Western Nebraska Observer - Observations all along the line - Kimball & the Southern Panhandle First

Local VFW post struggles to remain operational

 


Waning interest in the local Veteran’s of Foreign War (VFW) Chapter has officials questioning whether it should remain open.

Post 2243 Commander, Joe Hernandez, an 86 year old Korean War veteran, informed the Nebraska State VFW Quartermaster, John Lebsack, of attendance difficulties the local post faces.

In addition to Lebsack, the letter was received by State Recruiter Larry Geralt who, like Lebsack, resides in Omaha.

Although the Kimball roster lists 41 members, many of those do not attend meetings and functions regularly.

Lebsack, Geralt and three members of the Nebraska State Post visited Kimball last week to discuss options with local post members. The goal of the meeting was to keep VFW Post 2243 open, operational and involved in the community.

In response to Lebsack’s question regarding the recent Memorial Day service, local post member Robert Werner replied, “We did see over one hundred people for the hamburger feed that we had after the Memorial Day Service.” Werner added that he believed it was possible to increase community involvement.

Hernandez voiced concerns about the expense of keeping the post operating sufficiently and more importantly, the lack of commitment to local monthly meetings. He added that usually there only two or three veterans that show for those meetings.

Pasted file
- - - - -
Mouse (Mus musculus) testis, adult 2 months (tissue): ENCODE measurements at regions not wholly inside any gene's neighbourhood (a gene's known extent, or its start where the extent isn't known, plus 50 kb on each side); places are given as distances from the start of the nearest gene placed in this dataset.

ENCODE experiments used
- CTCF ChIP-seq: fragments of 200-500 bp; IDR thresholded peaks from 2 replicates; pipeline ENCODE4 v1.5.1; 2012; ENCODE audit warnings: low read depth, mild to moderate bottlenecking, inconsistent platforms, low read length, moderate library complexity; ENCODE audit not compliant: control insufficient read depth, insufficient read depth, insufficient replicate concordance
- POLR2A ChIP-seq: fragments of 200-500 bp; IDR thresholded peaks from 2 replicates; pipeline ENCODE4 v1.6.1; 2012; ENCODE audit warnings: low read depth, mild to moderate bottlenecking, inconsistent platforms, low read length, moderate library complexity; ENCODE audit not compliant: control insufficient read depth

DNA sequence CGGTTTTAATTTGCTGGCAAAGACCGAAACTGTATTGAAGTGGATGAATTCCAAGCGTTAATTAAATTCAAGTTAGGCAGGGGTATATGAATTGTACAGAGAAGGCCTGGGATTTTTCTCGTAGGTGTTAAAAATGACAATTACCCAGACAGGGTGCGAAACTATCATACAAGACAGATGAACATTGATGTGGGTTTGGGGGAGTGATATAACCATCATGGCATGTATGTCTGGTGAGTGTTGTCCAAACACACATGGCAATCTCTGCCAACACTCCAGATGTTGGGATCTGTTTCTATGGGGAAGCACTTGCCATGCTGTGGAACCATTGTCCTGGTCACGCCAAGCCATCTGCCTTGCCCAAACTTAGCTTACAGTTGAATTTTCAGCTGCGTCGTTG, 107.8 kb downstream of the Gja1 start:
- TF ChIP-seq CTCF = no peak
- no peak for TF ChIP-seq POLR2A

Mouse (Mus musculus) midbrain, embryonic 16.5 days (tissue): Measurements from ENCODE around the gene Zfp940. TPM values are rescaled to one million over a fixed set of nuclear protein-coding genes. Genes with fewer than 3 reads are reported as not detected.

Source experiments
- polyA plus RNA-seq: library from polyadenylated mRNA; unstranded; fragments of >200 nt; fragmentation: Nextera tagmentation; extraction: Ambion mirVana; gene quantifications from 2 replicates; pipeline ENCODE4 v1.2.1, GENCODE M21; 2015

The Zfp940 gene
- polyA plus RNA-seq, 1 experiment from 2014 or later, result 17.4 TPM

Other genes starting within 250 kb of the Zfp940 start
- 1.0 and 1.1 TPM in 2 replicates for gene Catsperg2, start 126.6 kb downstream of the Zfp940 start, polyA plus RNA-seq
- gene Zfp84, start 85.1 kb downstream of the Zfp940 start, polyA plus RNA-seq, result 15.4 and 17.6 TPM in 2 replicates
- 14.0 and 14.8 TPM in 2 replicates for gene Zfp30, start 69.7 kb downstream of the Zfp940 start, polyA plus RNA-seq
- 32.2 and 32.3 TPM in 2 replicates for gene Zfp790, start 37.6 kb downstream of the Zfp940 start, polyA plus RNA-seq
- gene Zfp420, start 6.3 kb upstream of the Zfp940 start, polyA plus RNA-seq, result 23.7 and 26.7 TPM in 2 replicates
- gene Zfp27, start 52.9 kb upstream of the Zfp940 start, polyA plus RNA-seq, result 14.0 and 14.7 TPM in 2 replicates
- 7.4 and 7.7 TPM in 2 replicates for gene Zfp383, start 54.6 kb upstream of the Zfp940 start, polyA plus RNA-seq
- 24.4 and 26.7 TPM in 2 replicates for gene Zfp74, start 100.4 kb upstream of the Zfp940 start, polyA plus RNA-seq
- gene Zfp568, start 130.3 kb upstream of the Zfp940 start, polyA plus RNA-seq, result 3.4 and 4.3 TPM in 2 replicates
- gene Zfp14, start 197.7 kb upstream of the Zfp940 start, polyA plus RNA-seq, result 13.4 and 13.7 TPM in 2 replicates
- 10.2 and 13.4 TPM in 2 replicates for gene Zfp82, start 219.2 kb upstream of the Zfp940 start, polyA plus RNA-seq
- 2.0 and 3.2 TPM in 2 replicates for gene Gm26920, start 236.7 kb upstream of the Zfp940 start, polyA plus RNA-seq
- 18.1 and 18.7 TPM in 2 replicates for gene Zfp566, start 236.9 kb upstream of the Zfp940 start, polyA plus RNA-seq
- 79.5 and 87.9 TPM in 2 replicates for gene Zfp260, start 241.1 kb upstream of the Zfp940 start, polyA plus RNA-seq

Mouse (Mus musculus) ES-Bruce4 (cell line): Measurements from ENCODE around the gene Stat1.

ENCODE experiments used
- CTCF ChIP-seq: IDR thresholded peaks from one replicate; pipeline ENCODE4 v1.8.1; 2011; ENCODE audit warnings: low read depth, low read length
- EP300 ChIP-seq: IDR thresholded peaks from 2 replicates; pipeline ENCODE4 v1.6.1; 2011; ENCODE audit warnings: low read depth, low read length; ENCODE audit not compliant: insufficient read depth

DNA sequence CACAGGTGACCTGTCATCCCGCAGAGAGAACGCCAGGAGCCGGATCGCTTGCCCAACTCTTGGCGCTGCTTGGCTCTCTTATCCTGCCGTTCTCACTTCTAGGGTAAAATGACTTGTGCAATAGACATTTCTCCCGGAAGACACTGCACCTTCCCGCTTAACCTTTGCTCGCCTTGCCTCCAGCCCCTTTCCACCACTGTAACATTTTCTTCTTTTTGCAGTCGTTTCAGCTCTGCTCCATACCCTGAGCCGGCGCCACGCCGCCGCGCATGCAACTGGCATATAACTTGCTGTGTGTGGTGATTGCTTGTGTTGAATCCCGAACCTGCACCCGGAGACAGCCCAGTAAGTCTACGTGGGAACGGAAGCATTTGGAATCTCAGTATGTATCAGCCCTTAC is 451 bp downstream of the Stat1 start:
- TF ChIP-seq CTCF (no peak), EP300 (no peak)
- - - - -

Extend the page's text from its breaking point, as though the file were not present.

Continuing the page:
Lebsack suggested money raising events for the group, as well as bringing the cost of membership dues to the standard level in the state of $40.00 per year.

Kimball veteran Don Olson explained that when he first arrived in the Kimball area, the number of people that would attend each and every meeting ranged between 18 to 20 people.

“Just two of us come now,” Olson said. “Joe is eighty-six and I’m 70. We have little money coming in and all funds are being depleted. That’s why I called you guys and told you that you needed to come and close the place down.”

Geralt encouraged the Kimball group to increase member involvement, as well as inviting other organizations to be involved with the post.

“It takes time to recruit and to get people involved,” Geralt said. “We would like to help you get across to the community, how important in your local VFW is.”

Lebsack suggested getting the family of the post members involved in future community activities through the schools or Girl/Boy Scouts.

“Tell your members, ‘Hey, we have a building and things going on – some posts don’t even have a building to meet in’,” Lebsack added. “The VFW Sponsors the scouting groups. We also help with Memorial Day and Veteran’s Day activities...with selling poppies. If they have kids in school, and we are doing something with their school, then this would help. You need to find out what interests your members.”

While the ideas shared were helpful, Hernandez is also concerned with taking on more responsibility at his age. He added that in 2011 there were 441 veterans residing in Kimball county, and although he didn’t know the current number, he hoped that others would take over the reigns on some of the busy work of the organization.

The State representatives hope to return to Kimball in late August or early September to help with a membership recruitment campaign and discern what it will take to encourage member activity in the local post.

 

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